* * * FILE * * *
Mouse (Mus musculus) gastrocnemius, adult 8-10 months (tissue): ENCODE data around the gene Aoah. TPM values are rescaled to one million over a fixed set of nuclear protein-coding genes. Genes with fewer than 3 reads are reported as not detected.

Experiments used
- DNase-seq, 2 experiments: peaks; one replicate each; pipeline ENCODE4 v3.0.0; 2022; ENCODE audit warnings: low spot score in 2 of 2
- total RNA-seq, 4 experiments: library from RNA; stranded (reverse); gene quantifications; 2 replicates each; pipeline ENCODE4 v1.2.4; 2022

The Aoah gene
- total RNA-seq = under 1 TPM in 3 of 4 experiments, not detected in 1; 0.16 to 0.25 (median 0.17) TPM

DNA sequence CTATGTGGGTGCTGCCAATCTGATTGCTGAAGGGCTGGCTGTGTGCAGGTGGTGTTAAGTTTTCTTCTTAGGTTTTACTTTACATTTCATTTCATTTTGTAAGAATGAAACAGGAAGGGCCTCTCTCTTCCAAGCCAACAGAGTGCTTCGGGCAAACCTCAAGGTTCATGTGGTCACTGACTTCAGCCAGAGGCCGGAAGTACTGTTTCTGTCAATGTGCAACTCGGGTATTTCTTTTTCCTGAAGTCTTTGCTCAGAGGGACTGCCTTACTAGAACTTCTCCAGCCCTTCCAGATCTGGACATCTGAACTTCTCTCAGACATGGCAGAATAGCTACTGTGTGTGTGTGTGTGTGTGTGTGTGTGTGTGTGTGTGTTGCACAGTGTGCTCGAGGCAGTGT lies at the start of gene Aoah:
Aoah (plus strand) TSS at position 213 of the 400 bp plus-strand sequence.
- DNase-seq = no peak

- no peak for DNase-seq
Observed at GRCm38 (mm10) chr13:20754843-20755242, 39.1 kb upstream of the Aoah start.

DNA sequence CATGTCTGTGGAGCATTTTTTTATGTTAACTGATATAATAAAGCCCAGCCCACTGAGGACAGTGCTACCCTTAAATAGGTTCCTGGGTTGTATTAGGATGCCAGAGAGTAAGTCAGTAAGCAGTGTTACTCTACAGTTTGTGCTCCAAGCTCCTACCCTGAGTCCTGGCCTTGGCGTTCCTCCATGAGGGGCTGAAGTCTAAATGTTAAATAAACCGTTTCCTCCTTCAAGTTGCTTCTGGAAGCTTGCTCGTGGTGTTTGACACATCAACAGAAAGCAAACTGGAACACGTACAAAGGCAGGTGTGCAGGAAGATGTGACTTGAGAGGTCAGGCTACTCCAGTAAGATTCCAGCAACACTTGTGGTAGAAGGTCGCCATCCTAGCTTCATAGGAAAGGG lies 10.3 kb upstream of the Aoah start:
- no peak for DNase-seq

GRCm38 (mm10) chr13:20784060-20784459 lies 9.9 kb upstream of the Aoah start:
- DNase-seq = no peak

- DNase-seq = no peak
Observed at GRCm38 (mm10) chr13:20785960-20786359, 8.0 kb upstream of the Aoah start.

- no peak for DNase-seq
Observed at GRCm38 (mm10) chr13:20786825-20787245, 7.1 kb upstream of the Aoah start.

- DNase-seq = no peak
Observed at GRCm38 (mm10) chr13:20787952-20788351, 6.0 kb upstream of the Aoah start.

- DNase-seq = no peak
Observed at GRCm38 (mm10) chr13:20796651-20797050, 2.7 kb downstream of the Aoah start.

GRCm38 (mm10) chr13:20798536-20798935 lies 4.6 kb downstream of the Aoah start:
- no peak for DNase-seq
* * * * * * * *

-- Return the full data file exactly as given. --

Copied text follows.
Mouse (Mus musculus) gastrocnemius, adult 8-10 months (tissue): ENCODE data around the gene Aoah. TPM values are rescaled to one million over a fixed set of nuclear protein-coding genes. Genes with fewer than 3 reads are reported as not detected.

Experiments used
- DNase-seq, 2 experiments: peaks; one replicate each; pipeline ENCODE4 v3.0.0; 2022; ENCODE audit warnings: low spot score in 2 of 2
- total RNA-seq, 4 experiments: library from RNA; stranded (reverse); gene quantifications; 2 replicates each; pipeline ENCODE4 v1.2.4; 2022

The Aoah gene
- total RNA-seq = under 1 TPM in 3 of 4 experiments, not detected in 1; 0.16 to 0.25 (median 0.17) TPM

DNA sequence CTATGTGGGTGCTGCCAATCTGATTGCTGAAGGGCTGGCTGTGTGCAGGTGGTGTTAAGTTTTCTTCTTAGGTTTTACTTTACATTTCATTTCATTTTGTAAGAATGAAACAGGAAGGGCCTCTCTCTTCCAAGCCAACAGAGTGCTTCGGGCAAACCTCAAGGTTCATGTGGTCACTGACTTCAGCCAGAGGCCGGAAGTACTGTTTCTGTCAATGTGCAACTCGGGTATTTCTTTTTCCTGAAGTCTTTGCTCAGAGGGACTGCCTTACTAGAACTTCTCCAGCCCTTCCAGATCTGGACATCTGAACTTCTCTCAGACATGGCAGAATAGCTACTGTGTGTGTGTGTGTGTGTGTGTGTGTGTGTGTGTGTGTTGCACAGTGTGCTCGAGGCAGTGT lies at the start of gene Aoah:
Aoah (plus strand) TSS at position 213 of the 400 bp plus-strand sequence.
- DNase-seq = no peak

- no peak for DNase-seq
Observed at GRCm38 (mm10) chr13:20754843-20755242, 39.1 kb upstream of the Aoah start.

DNA sequence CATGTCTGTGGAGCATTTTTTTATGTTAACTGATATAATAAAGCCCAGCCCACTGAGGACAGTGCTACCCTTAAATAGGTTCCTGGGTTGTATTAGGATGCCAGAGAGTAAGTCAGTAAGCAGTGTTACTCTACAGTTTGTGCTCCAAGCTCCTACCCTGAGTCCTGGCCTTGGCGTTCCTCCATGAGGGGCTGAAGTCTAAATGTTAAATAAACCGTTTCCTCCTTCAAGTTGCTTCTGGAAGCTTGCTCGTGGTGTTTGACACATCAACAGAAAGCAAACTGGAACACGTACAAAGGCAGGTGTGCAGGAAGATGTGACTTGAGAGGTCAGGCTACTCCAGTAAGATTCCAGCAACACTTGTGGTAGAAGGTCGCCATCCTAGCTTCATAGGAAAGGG lies 10.3 kb upstream of the Aoah start:
- no peak for DNase-seq

GRCm38 (mm10) chr13:20784060-20784459 lies 9.9 kb upstream of the Aoah start:
- DNase-seq = no peak

- DNase-seq = no peak
Observed at GRCm38 (mm10) chr13:20785960-20786359, 8.0 kb upstream of the Aoah start.

- no peak for DNase-seq
Observed at GRCm38 (mm10) chr13:20786825-20787245, 7.1 kb upstream of the Aoah start.

- DNase-seq = no peak
Observed at GRCm38 (mm10) chr13:20787952-20788351, 6.0 kb upstream of the Aoah start.

- DNase-seq = no peak
Observed at GRCm38 (mm10) chr13:20796651-20797050, 2.7 kb downstream of the Aoah start.

GRCm38 (mm10) chr13:20798536-20798935 lies 4.6 kb downstream of the Aoah start:
- no peak for DNase-seq